Julia Boorstin joined CNBC in May 2006 as a general assignment reporter. Later that year, she became CNBC's media and entertainment reporter working from CNBC's Los Angeles Bureau. Boorstin covers media with a special focus on the intersection of media and technology. In addition, she reported a documentary on the future of television for the network, "Stay Tuned…The Future of TV."
Boorstin joined CNBC from Fortune magazine where she was a business writer and reporter since 2000, covering a wide range of stories on everything from media companies to retail to business trends. During that time, she was also a contributor to "Street Life," a live market wrap-up segment on CNN Headline News.
In 2003, 2004 and 2006, The Journalist and Financial Reporting newsletter named Boorstin to the "TJFR 30 under 30" list of the most promising business journalists under 30 years old. She has also worked for the State Department's delegation to the Organisation for Economic Co-operation and Development (OECD) and for Vice President Gore's domestic policy office.
She graduated with honors from Princeton University with a B.A. in history. She was also an editor of The Daily Princetonian.
Follow Julia Boorstin on Twitter @jboorstin.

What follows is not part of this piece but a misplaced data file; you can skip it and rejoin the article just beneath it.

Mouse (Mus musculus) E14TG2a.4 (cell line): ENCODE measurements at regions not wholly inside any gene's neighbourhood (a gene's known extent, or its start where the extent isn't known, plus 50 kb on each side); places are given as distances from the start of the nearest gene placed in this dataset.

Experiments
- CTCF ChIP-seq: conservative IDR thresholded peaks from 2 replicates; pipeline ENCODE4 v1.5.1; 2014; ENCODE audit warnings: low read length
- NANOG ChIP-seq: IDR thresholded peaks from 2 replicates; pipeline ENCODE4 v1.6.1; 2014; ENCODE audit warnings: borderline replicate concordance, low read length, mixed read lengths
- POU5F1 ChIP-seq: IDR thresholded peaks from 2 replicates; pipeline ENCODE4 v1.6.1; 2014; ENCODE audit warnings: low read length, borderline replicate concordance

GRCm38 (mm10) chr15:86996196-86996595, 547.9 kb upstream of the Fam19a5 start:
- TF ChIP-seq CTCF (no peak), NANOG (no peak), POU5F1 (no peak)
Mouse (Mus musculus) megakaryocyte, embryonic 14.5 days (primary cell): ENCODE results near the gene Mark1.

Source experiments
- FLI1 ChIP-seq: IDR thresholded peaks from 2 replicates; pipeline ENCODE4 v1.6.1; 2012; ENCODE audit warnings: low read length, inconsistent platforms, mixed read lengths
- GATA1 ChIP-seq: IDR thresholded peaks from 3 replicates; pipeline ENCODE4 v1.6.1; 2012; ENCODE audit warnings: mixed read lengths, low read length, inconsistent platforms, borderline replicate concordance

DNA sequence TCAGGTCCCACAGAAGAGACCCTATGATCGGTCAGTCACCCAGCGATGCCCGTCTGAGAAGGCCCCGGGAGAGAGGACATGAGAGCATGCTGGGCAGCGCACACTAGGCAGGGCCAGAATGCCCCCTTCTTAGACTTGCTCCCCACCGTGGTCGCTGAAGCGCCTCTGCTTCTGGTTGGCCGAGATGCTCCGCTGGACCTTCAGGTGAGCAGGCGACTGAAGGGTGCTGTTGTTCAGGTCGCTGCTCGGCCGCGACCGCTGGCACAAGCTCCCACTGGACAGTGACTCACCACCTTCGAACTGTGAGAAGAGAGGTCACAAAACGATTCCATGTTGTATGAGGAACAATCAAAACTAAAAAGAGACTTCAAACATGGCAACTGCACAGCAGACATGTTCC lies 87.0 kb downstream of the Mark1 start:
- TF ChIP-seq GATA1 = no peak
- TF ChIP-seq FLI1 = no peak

Earnings are out for Netflix. CNBC's Julia Boorstin reports the details. CNBC senior markets commentator Mike Santoli and Paul Hickey, Bespoke, weigh in.
CNBC's Julia Boorstin reports on Netflix's $40 million deal with Chris Rock.
CNBC's Julia Boorstin reports the advertising world is headed to the next frontier - augmented and virtual reality.
Google acquires FameBit to connect YouTube creators with marketers, CNBC's Julia Boorstin reports.
Barry Diller, IAC Chairman and Expedia Chairman, speaks with CNBC's Julia Boorstin about the future of cable and the changing face of media.
Barry Diller, IAC Chairman and Expedia Chairman, speaks with CNBC's Julia Boorstin about who should buy Twitter as well as his outlook for growth and competition in products at Vimeo and Expedia.
Sumner Redstone sued two ex-girlfriends, alleging he was forced to borrow from the private company that holds his voting shares of CBS and Viacom.
AT&T's upcoming DirecTV Now online video service will cost $35 per month.
Netflix CEO Reed Hastings expressed confidence that his company will be able to continue to ride the wave of Internet TV.
Netflix's Reed Hastings could be looking at a new, behemoth of a rival, now that AT&T has agreed to buy Time Warner, parent to HBO.
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